DISCLAIMER: Please note that this post is in no means intended as medical advice. You should talk to your doctor and allergist about what the right path is for you and your allergies. The gut health series is intended to be an exploration of a topic that I have been seeing pop up in many allergy discussions.
Gut health has been popping up all over the place lately, from podcasts to my Facebook feed, allergy news, and it was essentially what the doctor I saw two years ago, who I thought was crazy, was talking about. Since I am now much more open to finding different ways to manage my food allergies, I thought I would dedicate part of this fall to exploring what the heck gut health is.
To start us off I have a two part series with Vivian from AllergyFamilies. Vivian is a doctor with 14 years of experience. She trained in internal medicine and dermatology in London before moving into Family Practice. The first part is getting to know more Vivian, her allergy journey, and the basics of gut health. The second part will be about the relationship between gut health and food allergies.
I hope you learn as much as I did! Now I pass you on to Vivian…
What is your allergy journey?
I had been a doctor for 5 years before my allergy journey REALLY began. And that’s a shame because I could have helped a lot of patients in the first 3 years of my career, but better late than never and I’m glad to be able to raise allergy awareness now and share my knowledge. At medical school I learnt about anaphylaxis and IgE mediated allergies I was not taught about the non-IgE, delayed type reaction which is the one my daughter ended up being diagnosed with.
When Sarah (my daughter) was 4 weeks old she stopped feeding properly. I breast fed her but she kept coming off, fussed and pulled away several times during feeds, I had to resort to a type of feeding method called ‘dream-feeding’ where she would only feed when she was semi-asleep. We saw the doctor numerous times, she was given the diagnosis of ‘reflux’, put on various meds. At the age of 8 weeks she had stopped feeding, become dehydrated, and needed hospital admission for tube-feeding. I was beside myself frantically looking for answers, and this tore me apart because when you are a doctor and you can’t even help your own child the guilt is all consuming. Eventually, I found a great pediatric dietician who had an interest in allergies who diagnosed her with cow’s milk protein allergy. We switched Sarah to neonate, an amino acid based hypoallergenic (i.e. Dairy-free) formula, and within a week she started feeding again.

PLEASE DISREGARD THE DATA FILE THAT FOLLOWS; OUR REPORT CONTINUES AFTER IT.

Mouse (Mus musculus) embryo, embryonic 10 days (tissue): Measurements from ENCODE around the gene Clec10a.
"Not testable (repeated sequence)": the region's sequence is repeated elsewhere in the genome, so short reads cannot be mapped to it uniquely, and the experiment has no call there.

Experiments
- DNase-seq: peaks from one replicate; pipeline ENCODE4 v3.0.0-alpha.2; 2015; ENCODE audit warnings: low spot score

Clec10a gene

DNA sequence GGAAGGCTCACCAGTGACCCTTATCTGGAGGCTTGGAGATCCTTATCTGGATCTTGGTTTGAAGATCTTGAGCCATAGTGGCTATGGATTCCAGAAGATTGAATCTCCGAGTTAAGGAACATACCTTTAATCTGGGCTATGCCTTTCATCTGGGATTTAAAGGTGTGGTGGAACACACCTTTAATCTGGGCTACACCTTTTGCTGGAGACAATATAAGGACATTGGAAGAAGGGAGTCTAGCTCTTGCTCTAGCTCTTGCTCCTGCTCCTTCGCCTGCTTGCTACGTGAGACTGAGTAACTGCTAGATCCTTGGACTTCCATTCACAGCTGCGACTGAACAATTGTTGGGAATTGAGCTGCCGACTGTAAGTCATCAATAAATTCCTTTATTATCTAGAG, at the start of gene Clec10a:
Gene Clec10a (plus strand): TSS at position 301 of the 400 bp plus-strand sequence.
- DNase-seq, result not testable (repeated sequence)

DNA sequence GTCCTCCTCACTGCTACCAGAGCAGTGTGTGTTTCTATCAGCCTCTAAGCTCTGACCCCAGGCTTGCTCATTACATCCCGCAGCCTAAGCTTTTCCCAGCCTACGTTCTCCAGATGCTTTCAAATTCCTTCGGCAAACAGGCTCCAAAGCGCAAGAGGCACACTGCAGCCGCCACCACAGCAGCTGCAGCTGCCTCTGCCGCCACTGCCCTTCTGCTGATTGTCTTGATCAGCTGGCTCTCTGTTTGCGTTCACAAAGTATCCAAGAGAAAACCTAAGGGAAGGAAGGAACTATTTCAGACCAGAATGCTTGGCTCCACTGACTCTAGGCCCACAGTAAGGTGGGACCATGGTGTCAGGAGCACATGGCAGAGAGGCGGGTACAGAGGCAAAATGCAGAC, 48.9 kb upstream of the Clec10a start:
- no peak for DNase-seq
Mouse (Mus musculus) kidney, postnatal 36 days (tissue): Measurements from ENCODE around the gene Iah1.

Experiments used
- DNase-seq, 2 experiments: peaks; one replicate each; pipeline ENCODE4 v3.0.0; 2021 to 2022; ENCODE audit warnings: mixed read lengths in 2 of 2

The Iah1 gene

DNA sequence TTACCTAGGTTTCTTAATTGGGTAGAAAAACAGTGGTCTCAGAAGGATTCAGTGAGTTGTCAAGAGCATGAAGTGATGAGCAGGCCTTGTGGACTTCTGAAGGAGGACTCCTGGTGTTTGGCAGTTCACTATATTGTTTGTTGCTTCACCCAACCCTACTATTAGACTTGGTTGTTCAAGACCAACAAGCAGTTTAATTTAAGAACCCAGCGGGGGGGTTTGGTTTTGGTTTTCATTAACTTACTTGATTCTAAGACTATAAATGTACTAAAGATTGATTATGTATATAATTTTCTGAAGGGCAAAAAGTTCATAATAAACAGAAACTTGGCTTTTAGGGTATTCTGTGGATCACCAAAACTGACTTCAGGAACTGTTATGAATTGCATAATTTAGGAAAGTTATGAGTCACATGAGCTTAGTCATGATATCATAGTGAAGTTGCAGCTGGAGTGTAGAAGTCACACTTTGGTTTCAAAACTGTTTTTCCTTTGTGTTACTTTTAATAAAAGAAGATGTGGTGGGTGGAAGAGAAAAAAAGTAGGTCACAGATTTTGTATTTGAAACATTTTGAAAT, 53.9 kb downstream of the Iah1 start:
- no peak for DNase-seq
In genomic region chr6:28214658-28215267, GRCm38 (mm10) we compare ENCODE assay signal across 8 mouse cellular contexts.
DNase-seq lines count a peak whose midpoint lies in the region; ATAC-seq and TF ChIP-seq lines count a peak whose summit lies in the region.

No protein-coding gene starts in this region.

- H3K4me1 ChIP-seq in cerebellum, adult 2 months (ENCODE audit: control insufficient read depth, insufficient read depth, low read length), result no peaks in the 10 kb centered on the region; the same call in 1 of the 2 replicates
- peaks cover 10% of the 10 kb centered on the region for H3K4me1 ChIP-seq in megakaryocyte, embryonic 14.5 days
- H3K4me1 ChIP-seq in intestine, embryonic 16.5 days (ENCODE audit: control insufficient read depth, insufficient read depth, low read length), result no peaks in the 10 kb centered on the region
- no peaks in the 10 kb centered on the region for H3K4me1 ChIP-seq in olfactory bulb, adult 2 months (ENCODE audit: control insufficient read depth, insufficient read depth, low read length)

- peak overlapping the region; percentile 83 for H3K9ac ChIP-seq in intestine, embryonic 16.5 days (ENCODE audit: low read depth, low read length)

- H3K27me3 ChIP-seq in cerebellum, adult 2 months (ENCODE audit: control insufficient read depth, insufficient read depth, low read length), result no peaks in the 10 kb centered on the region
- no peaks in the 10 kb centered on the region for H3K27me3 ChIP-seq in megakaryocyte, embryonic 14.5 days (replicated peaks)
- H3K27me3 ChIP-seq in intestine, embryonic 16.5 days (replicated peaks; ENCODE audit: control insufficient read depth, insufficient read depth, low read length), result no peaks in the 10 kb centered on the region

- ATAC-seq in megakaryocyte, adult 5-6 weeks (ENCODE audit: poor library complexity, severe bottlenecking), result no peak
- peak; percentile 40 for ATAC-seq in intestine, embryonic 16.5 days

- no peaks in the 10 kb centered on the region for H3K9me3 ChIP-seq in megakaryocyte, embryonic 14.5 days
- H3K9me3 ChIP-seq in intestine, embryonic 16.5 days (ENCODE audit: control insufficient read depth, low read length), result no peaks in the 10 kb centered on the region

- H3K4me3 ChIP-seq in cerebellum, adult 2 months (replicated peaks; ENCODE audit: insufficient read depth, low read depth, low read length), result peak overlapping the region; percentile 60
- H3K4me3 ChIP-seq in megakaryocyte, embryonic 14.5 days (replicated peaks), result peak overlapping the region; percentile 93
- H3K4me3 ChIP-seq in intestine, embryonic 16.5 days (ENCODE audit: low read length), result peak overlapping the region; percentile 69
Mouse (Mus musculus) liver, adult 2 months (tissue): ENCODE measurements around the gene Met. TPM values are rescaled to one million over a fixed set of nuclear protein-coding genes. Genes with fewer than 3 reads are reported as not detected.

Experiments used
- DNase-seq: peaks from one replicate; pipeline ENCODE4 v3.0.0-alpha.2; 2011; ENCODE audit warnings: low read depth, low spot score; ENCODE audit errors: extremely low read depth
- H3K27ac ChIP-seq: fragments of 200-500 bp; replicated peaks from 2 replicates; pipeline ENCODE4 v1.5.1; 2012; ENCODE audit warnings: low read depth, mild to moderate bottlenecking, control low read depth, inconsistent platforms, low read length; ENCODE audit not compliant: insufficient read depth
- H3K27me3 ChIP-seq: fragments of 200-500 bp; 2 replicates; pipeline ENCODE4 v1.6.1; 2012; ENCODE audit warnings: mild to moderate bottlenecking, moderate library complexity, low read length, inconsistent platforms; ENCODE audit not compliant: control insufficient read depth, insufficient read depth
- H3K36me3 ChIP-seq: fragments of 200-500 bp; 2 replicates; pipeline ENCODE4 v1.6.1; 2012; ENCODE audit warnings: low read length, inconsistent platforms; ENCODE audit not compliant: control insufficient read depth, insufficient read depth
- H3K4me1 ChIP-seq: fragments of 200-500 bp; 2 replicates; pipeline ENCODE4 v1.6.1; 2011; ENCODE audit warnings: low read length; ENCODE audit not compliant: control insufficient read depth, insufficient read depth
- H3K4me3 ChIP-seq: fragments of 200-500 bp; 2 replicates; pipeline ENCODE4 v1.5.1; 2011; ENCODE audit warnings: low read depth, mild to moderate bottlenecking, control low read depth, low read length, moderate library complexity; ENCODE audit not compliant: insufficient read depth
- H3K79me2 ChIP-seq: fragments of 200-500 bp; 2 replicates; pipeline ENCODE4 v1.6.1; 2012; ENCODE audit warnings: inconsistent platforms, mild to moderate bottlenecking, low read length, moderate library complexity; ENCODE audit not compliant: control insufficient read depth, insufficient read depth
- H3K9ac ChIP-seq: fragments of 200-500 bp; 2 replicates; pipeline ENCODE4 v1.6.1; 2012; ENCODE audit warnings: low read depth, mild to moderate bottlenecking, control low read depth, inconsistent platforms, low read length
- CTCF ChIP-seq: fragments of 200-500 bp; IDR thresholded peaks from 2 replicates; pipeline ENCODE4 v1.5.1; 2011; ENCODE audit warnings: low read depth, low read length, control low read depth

Later, her skin prick testing showed she was also allergic to egg and peanuts, and fortunately, she outgrew all her allergies by the age of 4 years.
The experience with my son was different – I was on the look out for symptoms. When he started having sores around his bottom at the age of 3 weeks and eczema, I took him to the allergist straight away and at a very early age, he was diagnosed with cow’s milk protein, egg, peanut, walnut, pecan, white fish, kiwi allergies.
The early part of my journey was a frustrating one. Because doctors would tell me there was nothing I could do for their allergies except avoidance and waiting. ‘Just waiting’ is not my style, inside I was screaming!! There must be something I can do, and why are so many kids (and adults allergic now!?) so 8 years ago I started to do my own reading and research. I adopted lifestyle changes which I believe may have helped my kids. You can read more about Vivan’s journey on her blog.
When when we talk about gut health what do we mean?
Gut health means a good balance of the right type of friendly bacteria, which helps to maintain a good gut barrier (i.e. not leaky), adequate digestion and absorption of nutrients, and a healthy immune system at the gut barrier which functions properly to distinguish friend from foe.